ICTY by Julian Nitzsche

The International Criminal Tribunal for the former Yugoslavia (ICTY) on Tuesday issued arrest warrants for two lawyer Vojislav Seselj and his close relative, accusing them of bribing witnesses.

Lawyers Petar Jojic, Vjerica Radeta and Jovo Ostojic "are accused of non-compliance with the court's suspicion of threatening, intimidating, and trying to suffocate two witnesses," the ICTY said.

These arrests were secretly handed over in January this year, but the authorities of Belgrade have not applied them and the ICTY has decided to publish them.

According to ICTY, Jojic and Ostojic were allowed to contact witnesses in the Seselj process. Seselj responds to ethnic cleansing charges against Croats, Muslims and other non-Serbs during the 1990 war. The first witness had to sign, without insight into the text, the statement made by Sheshel's defense.

Attorney Radet approached the other witness and told him that his Defense Forces would "help him" if he changed his testimony and went to the side of the defense. He then received 500 per month, paid by the Serbian Radical Party. Like the previous witness, he had to memorize the statement he would give to the ICTY.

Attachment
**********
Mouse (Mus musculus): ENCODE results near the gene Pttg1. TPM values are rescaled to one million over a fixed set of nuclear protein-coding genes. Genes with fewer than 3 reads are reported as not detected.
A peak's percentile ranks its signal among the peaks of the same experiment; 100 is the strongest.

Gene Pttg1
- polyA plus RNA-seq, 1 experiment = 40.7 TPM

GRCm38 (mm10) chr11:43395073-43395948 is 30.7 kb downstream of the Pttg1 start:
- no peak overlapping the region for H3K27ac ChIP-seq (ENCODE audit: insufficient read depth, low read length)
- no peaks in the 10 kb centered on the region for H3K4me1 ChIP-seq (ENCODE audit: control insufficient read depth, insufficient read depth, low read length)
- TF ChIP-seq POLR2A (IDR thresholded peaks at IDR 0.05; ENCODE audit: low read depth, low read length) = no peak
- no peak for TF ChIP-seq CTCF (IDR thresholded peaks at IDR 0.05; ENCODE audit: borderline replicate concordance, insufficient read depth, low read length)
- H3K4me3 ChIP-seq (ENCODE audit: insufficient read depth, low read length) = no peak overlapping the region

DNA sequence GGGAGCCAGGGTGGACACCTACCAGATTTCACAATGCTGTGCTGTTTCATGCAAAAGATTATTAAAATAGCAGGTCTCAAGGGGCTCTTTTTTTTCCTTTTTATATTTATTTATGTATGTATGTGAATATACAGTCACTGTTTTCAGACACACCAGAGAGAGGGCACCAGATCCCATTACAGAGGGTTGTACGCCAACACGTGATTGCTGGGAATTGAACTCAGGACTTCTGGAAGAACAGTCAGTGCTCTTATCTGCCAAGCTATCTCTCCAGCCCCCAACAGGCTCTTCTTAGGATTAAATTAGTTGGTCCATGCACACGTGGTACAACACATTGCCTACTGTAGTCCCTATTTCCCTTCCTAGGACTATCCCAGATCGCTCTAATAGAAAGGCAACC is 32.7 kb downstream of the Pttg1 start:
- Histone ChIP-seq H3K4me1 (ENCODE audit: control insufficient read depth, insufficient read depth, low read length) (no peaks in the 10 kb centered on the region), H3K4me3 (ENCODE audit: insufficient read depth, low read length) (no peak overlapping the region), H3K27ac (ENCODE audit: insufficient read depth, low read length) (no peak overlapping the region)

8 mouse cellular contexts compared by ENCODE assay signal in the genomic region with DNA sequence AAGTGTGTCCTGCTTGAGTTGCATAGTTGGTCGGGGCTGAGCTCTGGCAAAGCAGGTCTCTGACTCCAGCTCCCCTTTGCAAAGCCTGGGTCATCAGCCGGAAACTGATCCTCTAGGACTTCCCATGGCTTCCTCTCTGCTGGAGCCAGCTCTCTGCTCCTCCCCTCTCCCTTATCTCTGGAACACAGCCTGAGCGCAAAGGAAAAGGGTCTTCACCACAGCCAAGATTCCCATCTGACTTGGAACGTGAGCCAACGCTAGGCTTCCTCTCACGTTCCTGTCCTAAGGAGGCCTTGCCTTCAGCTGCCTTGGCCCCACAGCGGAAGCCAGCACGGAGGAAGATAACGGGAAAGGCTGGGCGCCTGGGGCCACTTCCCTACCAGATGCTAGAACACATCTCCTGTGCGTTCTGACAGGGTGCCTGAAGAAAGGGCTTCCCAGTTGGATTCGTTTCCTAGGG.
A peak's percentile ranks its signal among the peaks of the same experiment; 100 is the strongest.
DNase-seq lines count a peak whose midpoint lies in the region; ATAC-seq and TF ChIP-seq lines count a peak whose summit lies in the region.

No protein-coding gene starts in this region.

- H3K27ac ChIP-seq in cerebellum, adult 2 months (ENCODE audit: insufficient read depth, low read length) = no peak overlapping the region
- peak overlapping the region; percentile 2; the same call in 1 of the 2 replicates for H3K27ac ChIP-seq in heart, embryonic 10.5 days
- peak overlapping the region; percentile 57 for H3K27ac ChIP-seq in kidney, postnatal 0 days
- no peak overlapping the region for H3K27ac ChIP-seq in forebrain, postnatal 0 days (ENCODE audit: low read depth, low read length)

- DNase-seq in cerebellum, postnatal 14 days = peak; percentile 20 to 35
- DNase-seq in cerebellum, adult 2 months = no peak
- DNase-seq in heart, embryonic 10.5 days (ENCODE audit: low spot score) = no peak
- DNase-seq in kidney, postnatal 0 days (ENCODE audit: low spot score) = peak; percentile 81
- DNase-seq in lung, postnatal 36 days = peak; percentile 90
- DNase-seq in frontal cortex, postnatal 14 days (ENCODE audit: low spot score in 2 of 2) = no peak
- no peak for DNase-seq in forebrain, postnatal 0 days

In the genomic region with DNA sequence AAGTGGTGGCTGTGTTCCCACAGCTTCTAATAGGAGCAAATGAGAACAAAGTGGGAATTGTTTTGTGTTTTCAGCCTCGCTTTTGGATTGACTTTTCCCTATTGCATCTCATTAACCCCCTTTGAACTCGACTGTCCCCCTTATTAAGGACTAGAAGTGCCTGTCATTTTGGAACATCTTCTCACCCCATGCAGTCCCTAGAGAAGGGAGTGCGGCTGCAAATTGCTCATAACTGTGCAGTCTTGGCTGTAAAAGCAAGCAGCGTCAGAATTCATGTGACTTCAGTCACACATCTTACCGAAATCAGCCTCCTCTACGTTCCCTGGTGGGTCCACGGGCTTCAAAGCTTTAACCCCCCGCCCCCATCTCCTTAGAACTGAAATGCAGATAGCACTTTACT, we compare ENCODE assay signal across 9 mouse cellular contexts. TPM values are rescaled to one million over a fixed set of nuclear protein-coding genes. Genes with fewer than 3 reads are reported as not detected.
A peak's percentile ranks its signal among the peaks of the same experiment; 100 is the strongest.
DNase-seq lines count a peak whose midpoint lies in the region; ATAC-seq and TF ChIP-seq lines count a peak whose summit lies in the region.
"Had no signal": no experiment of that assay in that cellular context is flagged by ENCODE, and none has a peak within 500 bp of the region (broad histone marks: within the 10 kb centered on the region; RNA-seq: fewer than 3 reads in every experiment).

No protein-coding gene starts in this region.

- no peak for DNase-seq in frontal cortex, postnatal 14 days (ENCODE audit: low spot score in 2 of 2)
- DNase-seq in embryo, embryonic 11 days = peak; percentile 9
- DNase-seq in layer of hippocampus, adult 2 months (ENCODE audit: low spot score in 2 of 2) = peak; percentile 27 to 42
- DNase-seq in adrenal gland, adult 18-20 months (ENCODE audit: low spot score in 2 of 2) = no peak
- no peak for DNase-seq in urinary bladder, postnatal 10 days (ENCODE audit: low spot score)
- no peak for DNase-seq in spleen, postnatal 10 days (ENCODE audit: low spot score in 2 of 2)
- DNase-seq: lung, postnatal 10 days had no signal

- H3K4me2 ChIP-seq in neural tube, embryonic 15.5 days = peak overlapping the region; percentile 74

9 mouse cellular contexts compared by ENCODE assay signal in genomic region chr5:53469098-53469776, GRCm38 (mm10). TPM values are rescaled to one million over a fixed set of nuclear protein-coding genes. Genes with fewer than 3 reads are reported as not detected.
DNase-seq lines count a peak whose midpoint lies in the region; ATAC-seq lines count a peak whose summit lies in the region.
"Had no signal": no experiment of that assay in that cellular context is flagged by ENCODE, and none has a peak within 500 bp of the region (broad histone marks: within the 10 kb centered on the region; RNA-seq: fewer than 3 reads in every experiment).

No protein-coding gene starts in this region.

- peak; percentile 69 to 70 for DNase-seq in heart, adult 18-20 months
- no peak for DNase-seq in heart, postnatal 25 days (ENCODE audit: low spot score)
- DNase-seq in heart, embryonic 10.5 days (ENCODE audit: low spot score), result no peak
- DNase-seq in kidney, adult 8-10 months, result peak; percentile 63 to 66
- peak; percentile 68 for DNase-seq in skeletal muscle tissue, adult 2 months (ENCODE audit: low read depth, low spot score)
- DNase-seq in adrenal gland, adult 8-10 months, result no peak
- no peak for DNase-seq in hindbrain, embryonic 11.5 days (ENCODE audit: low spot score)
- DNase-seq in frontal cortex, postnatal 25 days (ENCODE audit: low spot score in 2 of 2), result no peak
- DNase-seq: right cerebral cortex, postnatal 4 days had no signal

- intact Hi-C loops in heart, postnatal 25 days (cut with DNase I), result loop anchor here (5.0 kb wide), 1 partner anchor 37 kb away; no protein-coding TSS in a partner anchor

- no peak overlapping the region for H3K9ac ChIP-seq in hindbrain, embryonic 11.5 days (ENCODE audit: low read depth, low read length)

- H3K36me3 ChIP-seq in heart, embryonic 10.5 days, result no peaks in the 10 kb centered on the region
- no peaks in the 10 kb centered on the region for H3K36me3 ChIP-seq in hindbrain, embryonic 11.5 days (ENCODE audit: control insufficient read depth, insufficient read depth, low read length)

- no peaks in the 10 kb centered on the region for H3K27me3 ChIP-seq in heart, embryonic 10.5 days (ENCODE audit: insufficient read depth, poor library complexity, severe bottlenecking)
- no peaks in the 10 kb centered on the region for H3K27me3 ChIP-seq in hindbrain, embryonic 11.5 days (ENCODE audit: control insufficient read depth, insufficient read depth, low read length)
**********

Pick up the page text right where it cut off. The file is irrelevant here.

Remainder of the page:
The ICTY on Tuesday requested that Serbia send three suspected bribing agents to Den Haag as soon as possible.

Last year, Seselj was allowed to return to Serbia for treatment of cancer in anticipation of the verdict.

Serbia's ICTY-based diplomat Rasim Ljajic said the unexpected and surprising ICTY release on Tuesday was a surprise. "We expected that the pronouncement of the verdict would be published this year, and it was most logical for these people to plead for the Tribunal's discretion when a verdict was rendered."